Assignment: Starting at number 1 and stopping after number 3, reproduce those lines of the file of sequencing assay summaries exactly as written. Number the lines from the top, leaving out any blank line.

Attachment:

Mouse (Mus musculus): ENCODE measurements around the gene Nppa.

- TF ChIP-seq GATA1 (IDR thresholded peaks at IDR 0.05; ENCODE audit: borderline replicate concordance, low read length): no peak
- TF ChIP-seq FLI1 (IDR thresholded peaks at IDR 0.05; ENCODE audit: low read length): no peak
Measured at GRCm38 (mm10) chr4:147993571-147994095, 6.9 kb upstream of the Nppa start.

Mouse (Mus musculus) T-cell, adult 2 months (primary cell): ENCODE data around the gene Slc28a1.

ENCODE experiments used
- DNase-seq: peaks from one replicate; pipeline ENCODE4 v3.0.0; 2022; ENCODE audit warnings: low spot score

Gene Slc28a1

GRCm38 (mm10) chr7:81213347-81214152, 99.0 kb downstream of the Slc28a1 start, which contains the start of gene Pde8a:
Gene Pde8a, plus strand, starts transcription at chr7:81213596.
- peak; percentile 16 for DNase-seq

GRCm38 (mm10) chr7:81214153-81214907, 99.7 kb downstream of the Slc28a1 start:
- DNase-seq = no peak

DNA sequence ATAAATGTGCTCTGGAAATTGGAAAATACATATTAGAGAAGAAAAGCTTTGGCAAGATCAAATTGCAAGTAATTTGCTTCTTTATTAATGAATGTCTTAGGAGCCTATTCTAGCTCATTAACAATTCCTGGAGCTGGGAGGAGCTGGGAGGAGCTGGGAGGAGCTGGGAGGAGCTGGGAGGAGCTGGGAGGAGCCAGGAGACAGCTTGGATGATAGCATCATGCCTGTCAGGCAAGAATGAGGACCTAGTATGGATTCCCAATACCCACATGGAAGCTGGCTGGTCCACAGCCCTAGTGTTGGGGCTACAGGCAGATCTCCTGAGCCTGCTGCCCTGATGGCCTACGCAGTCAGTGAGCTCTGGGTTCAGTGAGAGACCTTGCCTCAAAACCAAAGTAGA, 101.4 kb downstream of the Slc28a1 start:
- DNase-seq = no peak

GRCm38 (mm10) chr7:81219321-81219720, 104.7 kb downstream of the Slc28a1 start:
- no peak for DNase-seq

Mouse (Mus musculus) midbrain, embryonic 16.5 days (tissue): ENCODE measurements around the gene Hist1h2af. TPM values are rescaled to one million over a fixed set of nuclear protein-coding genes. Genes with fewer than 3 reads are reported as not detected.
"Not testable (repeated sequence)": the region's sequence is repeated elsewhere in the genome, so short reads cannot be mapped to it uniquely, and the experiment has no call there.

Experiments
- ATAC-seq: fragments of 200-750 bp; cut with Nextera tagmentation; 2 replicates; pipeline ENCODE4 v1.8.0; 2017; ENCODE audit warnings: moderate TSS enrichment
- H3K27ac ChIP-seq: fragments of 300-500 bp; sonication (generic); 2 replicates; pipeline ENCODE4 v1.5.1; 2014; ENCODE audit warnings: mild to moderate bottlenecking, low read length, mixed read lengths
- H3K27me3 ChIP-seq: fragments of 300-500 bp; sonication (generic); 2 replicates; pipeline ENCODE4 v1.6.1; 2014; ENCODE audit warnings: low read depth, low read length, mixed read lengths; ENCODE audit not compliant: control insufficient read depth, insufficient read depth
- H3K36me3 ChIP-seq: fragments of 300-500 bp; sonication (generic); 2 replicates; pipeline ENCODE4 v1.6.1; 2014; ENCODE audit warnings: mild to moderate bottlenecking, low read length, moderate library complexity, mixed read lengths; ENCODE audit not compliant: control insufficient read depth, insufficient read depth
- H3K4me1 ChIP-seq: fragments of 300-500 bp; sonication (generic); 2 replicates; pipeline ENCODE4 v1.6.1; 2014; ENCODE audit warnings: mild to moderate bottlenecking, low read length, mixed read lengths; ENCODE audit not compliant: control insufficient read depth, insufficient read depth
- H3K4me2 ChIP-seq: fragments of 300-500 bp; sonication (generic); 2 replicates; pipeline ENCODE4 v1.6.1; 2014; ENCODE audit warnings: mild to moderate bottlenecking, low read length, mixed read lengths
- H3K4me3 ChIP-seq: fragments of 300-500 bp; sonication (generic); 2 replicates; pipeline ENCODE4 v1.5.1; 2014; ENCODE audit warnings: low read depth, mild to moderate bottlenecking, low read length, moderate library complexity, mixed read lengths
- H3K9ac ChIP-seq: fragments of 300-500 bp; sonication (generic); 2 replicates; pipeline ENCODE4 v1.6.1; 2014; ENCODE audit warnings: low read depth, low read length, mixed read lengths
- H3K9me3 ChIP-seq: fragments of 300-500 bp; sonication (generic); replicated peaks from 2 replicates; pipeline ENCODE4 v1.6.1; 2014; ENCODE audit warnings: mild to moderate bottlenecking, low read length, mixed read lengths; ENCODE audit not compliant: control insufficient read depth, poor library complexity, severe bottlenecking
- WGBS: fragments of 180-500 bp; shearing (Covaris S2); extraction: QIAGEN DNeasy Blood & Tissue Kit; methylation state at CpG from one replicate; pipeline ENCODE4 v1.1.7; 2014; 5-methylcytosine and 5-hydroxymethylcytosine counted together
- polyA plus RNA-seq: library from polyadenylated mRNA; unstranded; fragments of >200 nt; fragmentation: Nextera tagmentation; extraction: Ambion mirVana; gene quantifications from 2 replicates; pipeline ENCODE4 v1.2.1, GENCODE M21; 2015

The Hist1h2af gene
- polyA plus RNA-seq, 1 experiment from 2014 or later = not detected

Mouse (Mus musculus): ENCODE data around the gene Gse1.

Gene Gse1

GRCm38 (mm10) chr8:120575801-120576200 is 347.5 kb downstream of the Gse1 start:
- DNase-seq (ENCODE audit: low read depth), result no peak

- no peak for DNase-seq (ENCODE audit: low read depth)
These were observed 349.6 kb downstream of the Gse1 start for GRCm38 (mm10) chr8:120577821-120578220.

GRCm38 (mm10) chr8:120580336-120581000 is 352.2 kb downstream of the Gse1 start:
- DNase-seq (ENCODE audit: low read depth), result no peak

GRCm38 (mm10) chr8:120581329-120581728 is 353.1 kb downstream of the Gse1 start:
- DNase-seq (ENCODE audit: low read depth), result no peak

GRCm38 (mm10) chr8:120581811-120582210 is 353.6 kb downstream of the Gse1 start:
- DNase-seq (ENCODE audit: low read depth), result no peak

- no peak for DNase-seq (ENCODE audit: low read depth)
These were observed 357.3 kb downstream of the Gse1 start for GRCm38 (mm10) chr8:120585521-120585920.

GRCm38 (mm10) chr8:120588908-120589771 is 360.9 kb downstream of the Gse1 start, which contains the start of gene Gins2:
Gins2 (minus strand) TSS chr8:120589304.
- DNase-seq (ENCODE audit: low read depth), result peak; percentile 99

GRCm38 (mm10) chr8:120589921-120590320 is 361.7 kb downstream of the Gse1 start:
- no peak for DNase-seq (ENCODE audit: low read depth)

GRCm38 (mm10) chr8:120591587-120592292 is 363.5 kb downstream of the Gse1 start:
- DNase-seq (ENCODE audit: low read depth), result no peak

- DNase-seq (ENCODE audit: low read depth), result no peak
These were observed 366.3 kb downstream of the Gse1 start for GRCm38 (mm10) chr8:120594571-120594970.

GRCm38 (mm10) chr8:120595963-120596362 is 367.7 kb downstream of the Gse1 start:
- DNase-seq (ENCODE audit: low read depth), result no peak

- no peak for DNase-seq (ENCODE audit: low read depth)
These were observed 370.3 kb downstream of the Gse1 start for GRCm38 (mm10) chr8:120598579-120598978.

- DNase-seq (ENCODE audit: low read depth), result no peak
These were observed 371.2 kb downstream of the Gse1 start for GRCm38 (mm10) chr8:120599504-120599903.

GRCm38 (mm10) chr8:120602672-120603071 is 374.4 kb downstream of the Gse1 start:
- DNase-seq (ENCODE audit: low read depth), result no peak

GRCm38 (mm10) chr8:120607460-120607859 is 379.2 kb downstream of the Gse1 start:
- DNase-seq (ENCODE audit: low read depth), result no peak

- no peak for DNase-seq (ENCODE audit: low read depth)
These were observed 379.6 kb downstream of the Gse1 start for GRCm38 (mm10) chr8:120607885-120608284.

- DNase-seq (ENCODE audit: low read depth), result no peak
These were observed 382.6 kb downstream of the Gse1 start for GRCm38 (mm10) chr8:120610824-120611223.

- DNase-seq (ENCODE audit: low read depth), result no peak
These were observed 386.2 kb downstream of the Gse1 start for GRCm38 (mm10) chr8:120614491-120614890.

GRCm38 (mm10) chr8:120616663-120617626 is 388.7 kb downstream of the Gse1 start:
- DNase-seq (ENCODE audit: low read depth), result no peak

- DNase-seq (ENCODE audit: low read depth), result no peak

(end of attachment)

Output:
Mouse (Mus musculus): ENCODE measurements around the gene Nppa.

- TF ChIP-seq GATA1 (IDR thresholded peaks at IDR 0.05; ENCODE audit: borderline replicate concordance, low read length): no peak
- TF ChIP-seq FLI1 (IDR thresholded peaks at IDR 0.05; ENCODE audit: low read length): no peak